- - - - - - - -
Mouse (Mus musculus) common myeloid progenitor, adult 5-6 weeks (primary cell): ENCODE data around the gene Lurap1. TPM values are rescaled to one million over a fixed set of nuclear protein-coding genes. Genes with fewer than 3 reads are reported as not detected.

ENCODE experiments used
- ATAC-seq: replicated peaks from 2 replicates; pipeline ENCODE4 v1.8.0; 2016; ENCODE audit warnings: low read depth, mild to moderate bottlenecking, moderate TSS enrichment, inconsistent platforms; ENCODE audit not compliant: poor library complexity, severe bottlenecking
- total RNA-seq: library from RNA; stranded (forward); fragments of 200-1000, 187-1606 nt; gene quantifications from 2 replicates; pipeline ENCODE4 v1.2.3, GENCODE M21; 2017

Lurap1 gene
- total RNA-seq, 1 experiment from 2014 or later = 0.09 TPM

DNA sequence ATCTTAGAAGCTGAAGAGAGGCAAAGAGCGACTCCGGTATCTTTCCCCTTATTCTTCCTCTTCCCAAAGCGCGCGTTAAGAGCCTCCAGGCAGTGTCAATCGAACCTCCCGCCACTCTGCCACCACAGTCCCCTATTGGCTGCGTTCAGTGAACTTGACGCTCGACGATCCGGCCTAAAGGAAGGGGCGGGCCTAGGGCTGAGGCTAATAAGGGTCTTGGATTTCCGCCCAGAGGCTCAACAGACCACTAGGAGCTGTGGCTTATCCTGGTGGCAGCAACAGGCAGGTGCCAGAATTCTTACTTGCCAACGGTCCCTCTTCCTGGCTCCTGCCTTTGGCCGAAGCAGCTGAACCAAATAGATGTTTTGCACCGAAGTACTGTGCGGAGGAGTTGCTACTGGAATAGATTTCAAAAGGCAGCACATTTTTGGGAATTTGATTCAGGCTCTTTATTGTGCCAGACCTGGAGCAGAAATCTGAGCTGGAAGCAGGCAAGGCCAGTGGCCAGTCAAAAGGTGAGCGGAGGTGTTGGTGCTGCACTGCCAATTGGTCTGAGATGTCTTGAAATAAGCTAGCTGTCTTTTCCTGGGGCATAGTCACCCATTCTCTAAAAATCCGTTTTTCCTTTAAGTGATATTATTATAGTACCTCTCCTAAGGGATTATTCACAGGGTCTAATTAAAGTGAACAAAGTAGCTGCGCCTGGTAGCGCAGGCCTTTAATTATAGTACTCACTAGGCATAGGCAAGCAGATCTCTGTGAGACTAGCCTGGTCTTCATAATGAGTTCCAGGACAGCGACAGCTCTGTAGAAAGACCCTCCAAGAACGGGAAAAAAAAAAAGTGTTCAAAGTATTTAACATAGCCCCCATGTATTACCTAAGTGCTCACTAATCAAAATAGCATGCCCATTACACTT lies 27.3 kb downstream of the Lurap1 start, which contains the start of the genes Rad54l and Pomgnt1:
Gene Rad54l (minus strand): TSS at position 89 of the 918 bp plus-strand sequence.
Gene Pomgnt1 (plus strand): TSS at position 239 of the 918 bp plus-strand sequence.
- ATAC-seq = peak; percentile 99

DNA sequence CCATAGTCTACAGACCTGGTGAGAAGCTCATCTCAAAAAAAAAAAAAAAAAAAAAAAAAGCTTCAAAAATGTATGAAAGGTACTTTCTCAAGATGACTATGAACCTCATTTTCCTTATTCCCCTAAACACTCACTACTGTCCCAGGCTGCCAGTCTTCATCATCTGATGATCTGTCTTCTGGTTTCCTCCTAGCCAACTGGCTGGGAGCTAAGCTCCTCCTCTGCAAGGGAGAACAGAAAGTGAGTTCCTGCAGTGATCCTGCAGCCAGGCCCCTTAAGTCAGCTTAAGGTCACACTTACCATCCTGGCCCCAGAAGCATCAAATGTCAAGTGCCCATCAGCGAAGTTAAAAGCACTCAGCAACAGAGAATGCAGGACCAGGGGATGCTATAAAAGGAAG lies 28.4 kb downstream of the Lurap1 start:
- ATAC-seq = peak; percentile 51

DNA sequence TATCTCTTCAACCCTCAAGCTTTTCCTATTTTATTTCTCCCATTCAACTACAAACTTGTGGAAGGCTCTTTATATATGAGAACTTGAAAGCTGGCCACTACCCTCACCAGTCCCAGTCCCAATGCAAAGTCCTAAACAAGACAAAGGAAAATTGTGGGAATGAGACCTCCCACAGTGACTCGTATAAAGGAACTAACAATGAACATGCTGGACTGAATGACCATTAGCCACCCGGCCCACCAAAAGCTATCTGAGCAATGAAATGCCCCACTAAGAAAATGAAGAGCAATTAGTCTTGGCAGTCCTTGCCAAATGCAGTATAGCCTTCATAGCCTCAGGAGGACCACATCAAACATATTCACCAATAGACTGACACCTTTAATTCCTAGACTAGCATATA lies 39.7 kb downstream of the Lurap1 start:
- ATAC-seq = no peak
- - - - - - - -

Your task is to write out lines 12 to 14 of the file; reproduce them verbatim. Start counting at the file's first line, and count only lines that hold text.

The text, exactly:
- ATAC-seq = peak; percentile 51

DNA sequence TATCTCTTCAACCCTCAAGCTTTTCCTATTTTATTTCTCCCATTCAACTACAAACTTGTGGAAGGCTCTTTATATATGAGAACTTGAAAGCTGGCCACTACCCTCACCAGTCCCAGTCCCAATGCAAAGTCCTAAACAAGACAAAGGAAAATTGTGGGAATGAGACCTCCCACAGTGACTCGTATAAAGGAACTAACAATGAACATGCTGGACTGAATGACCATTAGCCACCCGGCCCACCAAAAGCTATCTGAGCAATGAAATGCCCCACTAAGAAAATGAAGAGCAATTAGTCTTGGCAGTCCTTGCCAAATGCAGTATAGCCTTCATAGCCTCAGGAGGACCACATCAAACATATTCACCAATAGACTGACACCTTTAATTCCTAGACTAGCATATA lies 39.7 kb downstream of the Lurap1 start:
- ATAC-seq = no peak